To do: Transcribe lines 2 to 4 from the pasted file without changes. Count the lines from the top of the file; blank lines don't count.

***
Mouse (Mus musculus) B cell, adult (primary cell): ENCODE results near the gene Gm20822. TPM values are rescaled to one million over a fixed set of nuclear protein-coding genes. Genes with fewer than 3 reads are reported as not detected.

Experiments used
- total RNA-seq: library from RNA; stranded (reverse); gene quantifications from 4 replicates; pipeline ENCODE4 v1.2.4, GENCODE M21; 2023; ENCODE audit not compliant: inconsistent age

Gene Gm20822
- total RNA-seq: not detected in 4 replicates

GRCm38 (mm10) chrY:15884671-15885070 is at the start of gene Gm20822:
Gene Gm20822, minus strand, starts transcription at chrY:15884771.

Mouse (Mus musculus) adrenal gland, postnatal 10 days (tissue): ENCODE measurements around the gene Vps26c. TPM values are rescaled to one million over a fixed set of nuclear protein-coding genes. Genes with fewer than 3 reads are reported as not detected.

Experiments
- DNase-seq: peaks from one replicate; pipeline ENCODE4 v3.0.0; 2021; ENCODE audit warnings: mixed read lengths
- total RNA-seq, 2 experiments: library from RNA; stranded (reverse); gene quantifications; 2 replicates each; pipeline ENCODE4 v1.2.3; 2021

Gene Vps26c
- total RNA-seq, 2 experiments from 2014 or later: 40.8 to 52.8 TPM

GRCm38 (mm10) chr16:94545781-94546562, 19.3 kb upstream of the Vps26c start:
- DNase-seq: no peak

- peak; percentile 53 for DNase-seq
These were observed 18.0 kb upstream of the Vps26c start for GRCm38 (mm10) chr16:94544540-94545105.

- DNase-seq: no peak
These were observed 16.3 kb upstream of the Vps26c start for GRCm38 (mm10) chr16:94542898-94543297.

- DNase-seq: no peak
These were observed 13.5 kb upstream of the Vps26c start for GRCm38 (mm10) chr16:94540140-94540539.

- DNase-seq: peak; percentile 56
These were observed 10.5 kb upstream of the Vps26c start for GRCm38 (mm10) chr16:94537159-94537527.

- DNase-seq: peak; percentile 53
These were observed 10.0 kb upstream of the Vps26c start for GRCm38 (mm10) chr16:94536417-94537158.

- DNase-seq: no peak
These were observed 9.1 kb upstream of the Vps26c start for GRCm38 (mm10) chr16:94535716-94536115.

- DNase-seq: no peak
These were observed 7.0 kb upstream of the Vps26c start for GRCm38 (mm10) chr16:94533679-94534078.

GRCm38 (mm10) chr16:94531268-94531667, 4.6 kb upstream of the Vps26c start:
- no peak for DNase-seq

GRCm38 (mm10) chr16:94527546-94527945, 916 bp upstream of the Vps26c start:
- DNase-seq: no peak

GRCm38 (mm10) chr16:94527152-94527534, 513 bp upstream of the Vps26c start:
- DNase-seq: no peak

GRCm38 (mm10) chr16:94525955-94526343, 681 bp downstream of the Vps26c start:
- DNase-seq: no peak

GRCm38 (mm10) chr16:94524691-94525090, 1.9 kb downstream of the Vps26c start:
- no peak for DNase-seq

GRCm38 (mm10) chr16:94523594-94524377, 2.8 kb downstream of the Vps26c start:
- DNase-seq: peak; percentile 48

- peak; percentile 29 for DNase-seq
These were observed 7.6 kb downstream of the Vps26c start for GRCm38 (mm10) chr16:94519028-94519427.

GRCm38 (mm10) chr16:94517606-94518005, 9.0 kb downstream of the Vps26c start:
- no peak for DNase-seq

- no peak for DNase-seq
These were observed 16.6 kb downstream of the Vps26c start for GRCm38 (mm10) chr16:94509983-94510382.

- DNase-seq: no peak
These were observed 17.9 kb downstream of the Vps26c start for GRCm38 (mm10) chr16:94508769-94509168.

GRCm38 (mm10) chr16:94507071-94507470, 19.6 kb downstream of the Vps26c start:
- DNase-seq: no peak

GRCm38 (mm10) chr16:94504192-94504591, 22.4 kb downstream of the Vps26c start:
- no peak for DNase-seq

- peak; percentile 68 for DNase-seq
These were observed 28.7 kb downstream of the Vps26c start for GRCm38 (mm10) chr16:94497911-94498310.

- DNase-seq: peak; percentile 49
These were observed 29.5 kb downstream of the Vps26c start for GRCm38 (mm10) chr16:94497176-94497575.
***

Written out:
Experiments used
- total RNA-seq: library from RNA; stranded (reverse); gene quantifications from 4 replicates; pipeline ENCODE4 v1.2.4, GENCODE M21; 2023; ENCODE audit not compliant: inconsistent age

Gene Gm20822